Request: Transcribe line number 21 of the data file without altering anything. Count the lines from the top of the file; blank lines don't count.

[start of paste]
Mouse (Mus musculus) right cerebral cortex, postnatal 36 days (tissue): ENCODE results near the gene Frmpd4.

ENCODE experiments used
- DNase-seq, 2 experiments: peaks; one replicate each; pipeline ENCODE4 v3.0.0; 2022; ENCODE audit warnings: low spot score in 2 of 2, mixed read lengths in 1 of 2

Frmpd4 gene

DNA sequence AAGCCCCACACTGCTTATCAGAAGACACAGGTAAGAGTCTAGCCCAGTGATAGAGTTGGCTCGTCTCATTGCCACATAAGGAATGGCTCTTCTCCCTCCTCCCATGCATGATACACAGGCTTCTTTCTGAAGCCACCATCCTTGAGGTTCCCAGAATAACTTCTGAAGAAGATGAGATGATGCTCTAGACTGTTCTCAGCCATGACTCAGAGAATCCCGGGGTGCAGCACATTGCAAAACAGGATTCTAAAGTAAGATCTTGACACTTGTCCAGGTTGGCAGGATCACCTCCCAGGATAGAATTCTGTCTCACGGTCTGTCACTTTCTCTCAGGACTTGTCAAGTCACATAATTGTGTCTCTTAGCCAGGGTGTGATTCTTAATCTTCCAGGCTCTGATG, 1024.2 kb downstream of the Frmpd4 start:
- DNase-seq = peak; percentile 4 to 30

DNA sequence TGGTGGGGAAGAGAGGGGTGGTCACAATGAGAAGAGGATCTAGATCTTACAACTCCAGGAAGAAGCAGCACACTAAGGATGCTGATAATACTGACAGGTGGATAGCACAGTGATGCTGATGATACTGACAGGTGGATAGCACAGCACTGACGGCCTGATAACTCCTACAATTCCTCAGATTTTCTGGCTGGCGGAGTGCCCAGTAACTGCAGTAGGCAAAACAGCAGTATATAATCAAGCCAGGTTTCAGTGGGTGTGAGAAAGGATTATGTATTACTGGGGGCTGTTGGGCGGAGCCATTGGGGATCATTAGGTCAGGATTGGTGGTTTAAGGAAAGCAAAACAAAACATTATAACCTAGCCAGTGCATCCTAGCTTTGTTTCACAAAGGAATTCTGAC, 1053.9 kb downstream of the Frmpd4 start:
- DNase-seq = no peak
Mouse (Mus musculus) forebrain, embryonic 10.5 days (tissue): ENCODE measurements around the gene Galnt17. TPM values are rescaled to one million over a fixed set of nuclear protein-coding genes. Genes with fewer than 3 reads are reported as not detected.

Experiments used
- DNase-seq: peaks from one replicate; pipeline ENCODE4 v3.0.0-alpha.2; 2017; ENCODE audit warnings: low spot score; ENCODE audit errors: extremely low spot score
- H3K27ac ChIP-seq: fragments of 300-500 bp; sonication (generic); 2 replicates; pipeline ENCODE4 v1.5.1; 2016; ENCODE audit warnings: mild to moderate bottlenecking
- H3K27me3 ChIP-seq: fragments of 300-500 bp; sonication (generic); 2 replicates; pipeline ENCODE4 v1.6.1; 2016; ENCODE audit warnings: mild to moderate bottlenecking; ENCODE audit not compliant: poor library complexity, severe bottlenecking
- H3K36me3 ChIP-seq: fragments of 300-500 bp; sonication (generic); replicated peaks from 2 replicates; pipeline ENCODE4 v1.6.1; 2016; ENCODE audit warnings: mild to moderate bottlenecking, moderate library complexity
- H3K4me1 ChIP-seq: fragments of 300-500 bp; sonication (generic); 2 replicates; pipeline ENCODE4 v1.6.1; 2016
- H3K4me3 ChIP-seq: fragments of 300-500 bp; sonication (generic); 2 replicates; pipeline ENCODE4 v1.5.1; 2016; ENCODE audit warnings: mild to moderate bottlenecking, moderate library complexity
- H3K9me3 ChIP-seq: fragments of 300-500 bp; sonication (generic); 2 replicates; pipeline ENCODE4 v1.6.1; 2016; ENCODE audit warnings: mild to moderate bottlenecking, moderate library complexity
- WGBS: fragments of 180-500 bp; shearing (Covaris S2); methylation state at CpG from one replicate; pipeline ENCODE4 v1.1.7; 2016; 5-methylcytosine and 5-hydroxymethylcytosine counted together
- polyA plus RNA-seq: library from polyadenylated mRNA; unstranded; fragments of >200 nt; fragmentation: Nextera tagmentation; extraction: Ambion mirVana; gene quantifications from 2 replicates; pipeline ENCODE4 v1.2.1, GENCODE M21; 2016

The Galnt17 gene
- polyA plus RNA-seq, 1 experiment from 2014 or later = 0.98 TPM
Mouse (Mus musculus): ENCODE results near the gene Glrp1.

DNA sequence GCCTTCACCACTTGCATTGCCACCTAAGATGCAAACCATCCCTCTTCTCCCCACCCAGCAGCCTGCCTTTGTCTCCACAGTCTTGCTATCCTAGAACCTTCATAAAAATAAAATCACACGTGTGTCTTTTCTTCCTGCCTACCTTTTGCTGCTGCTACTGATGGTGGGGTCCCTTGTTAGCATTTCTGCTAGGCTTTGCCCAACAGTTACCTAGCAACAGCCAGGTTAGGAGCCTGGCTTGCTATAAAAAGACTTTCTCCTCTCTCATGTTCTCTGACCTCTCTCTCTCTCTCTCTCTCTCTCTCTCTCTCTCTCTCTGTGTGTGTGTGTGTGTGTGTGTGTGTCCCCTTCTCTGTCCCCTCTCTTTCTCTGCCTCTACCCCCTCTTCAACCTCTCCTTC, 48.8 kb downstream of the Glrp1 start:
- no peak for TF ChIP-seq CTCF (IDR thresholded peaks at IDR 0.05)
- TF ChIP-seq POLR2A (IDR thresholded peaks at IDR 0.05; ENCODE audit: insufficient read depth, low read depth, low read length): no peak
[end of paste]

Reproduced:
- polyA plus RNA-seq, 1 experiment from 2014 or later = 0.98 TPM